I called out, “Good morning” a couple of times until she lifted her head and looked warily at me. “I’m sorry,” she said, “I was sleeping somewhere else, but it started to rain.” She quickly busied herself putting on her slippers and gathering her few belongings.
She was a small woman with striking blue eyes. Around her neck hung a rosary—the same shade of blue as her eyes.—a pale endless blue like a sea that stretched on forever.
She stuffed her sheet and an unraveling skein of green yarn into her bag. “Are you knitting something,” I asked. “Yes,” she replied, “a blanket.” It was a warm late August morning, but cold weather was coming.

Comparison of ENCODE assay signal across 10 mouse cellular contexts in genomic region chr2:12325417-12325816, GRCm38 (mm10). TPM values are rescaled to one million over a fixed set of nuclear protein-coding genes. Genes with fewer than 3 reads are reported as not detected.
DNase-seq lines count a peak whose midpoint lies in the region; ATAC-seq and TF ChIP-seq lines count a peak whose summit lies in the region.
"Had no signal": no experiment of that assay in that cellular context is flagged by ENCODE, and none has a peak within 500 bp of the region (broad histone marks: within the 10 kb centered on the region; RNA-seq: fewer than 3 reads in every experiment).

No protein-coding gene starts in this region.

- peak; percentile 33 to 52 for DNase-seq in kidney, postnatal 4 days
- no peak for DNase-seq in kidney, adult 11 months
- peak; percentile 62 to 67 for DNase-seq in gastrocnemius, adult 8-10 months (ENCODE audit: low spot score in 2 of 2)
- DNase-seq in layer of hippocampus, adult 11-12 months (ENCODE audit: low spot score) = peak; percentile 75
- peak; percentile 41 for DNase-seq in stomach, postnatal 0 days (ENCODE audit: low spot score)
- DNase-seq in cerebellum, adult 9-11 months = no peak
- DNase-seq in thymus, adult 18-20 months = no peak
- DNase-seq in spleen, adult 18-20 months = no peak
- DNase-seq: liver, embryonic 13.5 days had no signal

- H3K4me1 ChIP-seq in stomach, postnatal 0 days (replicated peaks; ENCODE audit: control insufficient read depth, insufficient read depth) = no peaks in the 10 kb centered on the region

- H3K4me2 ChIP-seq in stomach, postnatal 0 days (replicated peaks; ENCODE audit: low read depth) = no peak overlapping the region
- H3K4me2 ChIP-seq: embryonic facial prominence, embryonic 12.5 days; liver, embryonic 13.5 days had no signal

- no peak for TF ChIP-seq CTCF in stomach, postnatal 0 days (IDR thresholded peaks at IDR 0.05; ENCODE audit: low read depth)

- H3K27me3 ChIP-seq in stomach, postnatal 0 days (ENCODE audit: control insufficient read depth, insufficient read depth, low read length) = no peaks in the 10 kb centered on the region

“Do you go to the shelters?” I asked. She said she didn’t like them, that she had been managing on the street for two years. Her children—she didn’t say how many—were “with family.” She said she saw them "sometimes."
Having returned her few possessions to her bag, she apologized once again, then walked off toward the street.
I wish I had invited her to join me for breakfast, to hear more of her story. How did this tiny woman end up sleeping on the doorstep? What circumstances in life took her away from her children or the family they stayed with? How does someone so frail looking survive two years outside?
I am left with many questions and the memory of those eyes. I see them still.